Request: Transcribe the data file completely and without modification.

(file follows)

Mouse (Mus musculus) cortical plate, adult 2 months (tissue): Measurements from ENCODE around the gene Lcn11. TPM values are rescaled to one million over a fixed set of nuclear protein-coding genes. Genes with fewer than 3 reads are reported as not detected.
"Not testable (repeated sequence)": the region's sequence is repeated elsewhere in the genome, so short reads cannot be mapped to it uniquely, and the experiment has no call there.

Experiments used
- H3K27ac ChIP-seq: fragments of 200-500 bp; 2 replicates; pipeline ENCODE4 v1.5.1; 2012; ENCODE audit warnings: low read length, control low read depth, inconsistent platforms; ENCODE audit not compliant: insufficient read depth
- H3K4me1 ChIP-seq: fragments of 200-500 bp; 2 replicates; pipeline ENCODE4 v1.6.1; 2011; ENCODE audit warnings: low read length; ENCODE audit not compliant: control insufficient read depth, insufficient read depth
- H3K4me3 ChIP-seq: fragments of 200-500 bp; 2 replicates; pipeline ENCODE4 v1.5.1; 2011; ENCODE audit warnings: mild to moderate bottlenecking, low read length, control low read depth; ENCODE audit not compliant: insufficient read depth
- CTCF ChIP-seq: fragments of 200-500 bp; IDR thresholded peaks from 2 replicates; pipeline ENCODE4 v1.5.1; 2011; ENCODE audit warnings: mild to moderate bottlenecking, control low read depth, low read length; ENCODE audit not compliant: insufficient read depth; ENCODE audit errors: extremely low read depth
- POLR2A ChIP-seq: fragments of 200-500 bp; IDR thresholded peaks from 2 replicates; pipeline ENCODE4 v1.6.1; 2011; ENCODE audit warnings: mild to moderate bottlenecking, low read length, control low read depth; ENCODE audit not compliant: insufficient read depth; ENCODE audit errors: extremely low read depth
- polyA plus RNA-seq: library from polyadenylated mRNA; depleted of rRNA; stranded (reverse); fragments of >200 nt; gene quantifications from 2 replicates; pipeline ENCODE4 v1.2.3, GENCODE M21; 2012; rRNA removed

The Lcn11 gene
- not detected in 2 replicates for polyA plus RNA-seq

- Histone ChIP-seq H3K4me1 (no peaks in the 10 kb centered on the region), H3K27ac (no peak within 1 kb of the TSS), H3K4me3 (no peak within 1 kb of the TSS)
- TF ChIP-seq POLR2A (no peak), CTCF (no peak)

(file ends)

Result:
Mouse (Mus musculus) cortical plate, adult 2 months (tissue): Measurements from ENCODE around the gene Lcn11. TPM values are rescaled to one million over a fixed set of nuclear protein-coding genes. Genes with fewer than 3 reads are reported as not detected.
"Not testable (repeated sequence)": the region's sequence is repeated elsewhere in the genome, so short reads cannot be mapped to it uniquely, and the experiment has no call there.

Experiments used
- H3K27ac ChIP-seq: fragments of 200-500 bp; 2 replicates; pipeline ENCODE4 v1.5.1; 2012; ENCODE audit warnings: low read length, control low read depth, inconsistent platforms; ENCODE audit not compliant: insufficient read depth
- H3K4me1 ChIP-seq: fragments of 200-500 bp; 2 replicates; pipeline ENCODE4 v1.6.1; 2011; ENCODE audit warnings: low read length; ENCODE audit not compliant: control insufficient read depth, insufficient read depth
- H3K4me3 ChIP-seq: fragments of 200-500 bp; 2 replicates; pipeline ENCODE4 v1.5.1; 2011; ENCODE audit warnings: mild to moderate bottlenecking, low read length, control low read depth; ENCODE audit not compliant: insufficient read depth
- CTCF ChIP-seq: fragments of 200-500 bp; IDR thresholded peaks from 2 replicates; pipeline ENCODE4 v1.5.1; 2011; ENCODE audit warnings: mild to moderate bottlenecking, control low read depth, low read length; ENCODE audit not compliant: insufficient read depth; ENCODE audit errors: extremely low read depth
- POLR2A ChIP-seq: fragments of 200-500 bp; IDR thresholded peaks from 2 replicates; pipeline ENCODE4 v1.6.1; 2011; ENCODE audit warnings: mild to moderate bottlenecking, low read length, control low read depth; ENCODE audit not compliant: insufficient read depth; ENCODE audit errors: extremely low read depth
- polyA plus RNA-seq: library from polyadenylated mRNA; depleted of rRNA; stranded (reverse); fragments of >200 nt; gene quantifications from 2 replicates; pipeline ENCODE4 v1.2.3, GENCODE M21; 2012; rRNA removed

The Lcn11 gene
- not detected in 2 replicates for polyA plus RNA-seq

- Histone ChIP-seq H3K4me1 (no peaks in the 10 kb centered on the region), H3K27ac (no peak within 1 kb of the TSS), H3K4me3 (no peak within 1 kb of the TSS)
- TF ChIP-seq POLR2A (no peak), CTCF (no peak)